Redwing, a drama in six acts and nine scenes was written in 1915 and published in serial form in Patience Worth’s Magazine starting in September 1917. According to Casper Yost “the time seems to be medieval and the ‘atmosphere’ is English but the land is an imaginary one.” Although the language is somewhat different, the style could be compared to the style used in ‘Telka which according to Casper Yost was immediately begun after Patience had finished Redwing. This may explain its similarity. Telka however was not published until 1928.
It’s mind-blowing to think that Redwing was written by Pearl Curran, dictated one letter at a time through the Ouija board and that the experience of Pearl Curran was one of living in Texas and Missouri in 20th century United States of America and not in medieval England. On the other hand, Patience Worth may have been quite familiar with medieval England. Does this play look like it came from the subconscious mind of Pearl Curran? Could it have come from a dissociated personality of Pearl Curran?
ACT V Prologue
The earth did wake with boughs a-burst.
A deadened apple twig doth blush
At casting Winter’s furry coat,
To find her naked blooms a-bath in sun.
The feathered hosts, a-tuned,
Do carol, “He hath risen!”
E’en the crow with envy trieth melody
And soundeth as a brass,
And, listening, loveth much his song.
Young grasses send sweet-scented damp
Through the hours of risen day.
The bell, a-toll, doth bid the village hence.
E’en paths a-traced through velvet fields
Hath flowered with fringing bloom
And jeweled drops, a-tempting tarryers.
The sweet o’sleep doth grace each venturing face.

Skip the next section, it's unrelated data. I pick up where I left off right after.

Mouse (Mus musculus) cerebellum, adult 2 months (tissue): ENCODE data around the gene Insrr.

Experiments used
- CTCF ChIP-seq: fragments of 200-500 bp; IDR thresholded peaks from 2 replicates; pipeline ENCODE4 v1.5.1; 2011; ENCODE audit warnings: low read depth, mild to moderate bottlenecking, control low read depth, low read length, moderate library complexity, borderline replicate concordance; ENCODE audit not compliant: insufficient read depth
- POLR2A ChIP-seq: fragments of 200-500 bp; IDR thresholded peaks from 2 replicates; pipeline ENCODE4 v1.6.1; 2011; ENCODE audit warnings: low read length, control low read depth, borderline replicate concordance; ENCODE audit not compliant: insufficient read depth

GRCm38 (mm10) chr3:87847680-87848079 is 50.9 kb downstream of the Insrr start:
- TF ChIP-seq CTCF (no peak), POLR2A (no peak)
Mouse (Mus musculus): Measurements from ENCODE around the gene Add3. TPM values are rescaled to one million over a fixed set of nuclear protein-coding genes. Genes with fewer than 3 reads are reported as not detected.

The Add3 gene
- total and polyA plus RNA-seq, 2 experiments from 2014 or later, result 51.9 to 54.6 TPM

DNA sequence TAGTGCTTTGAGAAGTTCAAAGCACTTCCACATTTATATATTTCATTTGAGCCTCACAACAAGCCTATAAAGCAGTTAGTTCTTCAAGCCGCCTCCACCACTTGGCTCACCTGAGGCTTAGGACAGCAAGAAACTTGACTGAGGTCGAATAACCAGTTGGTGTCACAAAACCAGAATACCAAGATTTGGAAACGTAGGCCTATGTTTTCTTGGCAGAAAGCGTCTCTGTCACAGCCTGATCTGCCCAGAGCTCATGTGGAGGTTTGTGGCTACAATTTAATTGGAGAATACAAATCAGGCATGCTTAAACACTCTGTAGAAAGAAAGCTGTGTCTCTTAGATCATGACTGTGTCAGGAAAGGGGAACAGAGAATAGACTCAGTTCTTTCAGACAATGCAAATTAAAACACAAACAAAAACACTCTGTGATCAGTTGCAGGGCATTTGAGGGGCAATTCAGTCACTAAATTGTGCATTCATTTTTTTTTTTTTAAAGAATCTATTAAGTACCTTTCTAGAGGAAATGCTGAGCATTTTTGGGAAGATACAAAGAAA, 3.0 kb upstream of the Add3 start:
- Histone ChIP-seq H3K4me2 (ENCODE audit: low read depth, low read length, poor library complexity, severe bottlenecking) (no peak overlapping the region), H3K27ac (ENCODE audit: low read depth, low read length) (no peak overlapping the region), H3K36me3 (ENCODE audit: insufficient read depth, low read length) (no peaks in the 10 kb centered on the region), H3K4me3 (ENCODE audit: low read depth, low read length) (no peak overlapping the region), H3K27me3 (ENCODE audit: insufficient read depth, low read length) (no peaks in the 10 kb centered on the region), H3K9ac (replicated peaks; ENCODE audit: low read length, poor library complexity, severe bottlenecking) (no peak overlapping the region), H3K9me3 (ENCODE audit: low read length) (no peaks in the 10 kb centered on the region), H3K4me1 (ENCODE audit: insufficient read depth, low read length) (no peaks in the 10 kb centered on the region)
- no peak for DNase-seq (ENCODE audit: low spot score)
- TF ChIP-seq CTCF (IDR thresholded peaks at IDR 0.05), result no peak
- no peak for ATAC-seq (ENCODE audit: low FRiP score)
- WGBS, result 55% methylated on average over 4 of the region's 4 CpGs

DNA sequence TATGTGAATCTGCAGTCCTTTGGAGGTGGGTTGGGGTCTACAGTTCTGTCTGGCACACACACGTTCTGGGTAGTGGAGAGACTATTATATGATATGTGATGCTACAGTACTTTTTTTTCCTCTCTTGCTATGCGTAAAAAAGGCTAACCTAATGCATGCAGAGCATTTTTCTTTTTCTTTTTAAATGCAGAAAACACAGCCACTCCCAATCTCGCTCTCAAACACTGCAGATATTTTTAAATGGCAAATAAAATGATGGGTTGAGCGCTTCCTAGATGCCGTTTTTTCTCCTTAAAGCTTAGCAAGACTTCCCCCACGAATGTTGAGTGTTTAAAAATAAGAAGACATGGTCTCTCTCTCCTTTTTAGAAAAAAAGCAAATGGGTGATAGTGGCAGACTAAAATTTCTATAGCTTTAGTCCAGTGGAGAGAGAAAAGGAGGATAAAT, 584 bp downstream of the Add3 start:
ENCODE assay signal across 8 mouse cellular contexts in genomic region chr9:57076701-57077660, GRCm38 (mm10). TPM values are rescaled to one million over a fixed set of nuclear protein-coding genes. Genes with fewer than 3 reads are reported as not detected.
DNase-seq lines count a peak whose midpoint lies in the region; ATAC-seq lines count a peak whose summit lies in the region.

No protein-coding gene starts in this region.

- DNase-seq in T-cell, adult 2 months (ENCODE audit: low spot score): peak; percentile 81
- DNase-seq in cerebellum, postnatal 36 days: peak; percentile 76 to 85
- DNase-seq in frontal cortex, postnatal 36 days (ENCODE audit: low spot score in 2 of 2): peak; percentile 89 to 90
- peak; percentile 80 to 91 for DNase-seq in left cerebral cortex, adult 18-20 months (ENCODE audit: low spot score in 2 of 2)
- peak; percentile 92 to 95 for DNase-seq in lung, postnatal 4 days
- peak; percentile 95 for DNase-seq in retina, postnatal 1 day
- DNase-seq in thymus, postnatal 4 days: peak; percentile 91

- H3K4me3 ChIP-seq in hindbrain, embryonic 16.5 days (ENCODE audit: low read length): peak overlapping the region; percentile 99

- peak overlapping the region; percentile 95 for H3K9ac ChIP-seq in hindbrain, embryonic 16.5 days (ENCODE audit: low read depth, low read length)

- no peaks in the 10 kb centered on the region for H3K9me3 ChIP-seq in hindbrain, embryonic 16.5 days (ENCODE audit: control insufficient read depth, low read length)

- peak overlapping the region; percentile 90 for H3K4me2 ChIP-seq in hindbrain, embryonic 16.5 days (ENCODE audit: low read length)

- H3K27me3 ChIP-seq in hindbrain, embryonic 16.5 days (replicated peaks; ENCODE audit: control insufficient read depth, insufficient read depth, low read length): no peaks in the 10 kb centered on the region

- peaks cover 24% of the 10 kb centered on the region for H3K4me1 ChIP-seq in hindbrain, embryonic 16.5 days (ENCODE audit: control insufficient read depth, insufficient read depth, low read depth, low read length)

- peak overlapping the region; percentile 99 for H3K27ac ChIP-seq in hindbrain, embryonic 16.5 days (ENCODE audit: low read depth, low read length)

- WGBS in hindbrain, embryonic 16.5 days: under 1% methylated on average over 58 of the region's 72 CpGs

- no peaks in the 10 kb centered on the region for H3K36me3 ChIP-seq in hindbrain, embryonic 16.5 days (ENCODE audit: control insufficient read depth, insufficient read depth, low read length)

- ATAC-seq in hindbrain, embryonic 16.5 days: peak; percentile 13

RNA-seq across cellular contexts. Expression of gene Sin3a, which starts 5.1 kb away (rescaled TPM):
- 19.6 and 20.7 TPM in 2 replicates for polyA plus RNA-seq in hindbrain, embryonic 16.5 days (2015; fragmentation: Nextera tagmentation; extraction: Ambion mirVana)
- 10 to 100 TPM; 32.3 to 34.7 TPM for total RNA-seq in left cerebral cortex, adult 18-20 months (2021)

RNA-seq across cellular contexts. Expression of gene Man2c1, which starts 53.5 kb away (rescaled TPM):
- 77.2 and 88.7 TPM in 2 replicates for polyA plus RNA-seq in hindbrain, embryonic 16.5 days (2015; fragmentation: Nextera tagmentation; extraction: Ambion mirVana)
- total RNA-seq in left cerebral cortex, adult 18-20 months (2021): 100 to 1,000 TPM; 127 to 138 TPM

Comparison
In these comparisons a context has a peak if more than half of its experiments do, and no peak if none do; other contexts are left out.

The kine stand knee depth
Within the silly-tittered brook,
Or deep in bog a-wallow.
Soft breath ascent and lazy-eyed,
They wait them for the stripping-maid.
Aslip and shuffle cometh Anne
Adown the castle lane, and Dougal
Snappeth daisy crowns with lash.
Anne: “Where goest thou, Dougal? ‘Tis early barter for late gain!”
Dougal: “Yea, Anne, but he who putteth price at early hour doth make purchase, truly. I put a pence to a mug o’ foam-broth, that I do bag a game.”
Anne: “I’ll take ye, lad! Hath Ermaline arisen at this hour?”
Dougal: “Nay, the hour to wed be late, though Charlie craved the high of noon. He rose, at cracking of the night-shell, to slip his hose and scent his locks. I played at peep, and Anne, he danced about and curtseyed like a maid. He hath squinted at his blade till mist hath rusted it!”
Anne: “Dougal, spare the morn! But, gad, let me say more! Hath thee e’er cast an eye upon his hand? He hideth it ‘mid ruff and weareth seal aback his finger joint.”
Dougal: “What Anne! Thy tung shalt hang thee with its length. But swear ’tis so, and jug thy wine from spilling.”
Anne: “Tis so, I pledge. Here, sup the broth; it steameth. And smell the meadow grass; ’tis a fine fuel for the day. Dougal, I fear to chatter more, but since the morning cheek hath blushed, a riding host, whose hoof-clatter reacheth far, hath ridden on our lands. My man did ride upon a mailed score. Think ye we need have fear?”
Dougal: “Yea, we need be sorry should they not ride highway. Do we not take toll?”
Anne: “Welladay! I fetch me to the castle. The stripping-maid hath left a drop to besel, and, thou dost know, ’tis havoc to the kine. I’ve fetched me here to pull them dry. And Lad, the pudding I did build and sunk the seal therein. There be a smoke a-fan. The troubadour, by taper light did climb by cord adown the castle wall; Think ye he roamed to pipe?”
Dougal: “Did I not tell thee to jug thy wine, Anne?” We’ll track us to the castle and set the dreariness a-pulse. I’ve stolen from the troubadour his pipe and fain would twiddle ‘neath his Grace’s lattice there!”
Anne: “He’ll pelt with blooms thy pate!”
Dougal: I’d fain cast a cow’s dung at his mouthing Highness!”
Anne: “Go, thou breeder of filth! I hate thy tung; ’tis unfitting thee! I do see the sleep-hung guards a-stretch and flesh whinnieth for grain. Aha! Didst ye see a red cape a-flutter past the shelter-barn! He cometh unaload. I swear he took a pack at going!”
Dougal: “Thy wine a-leak again, then, Anne!”
Anne: “Go, else I do pop its stop!”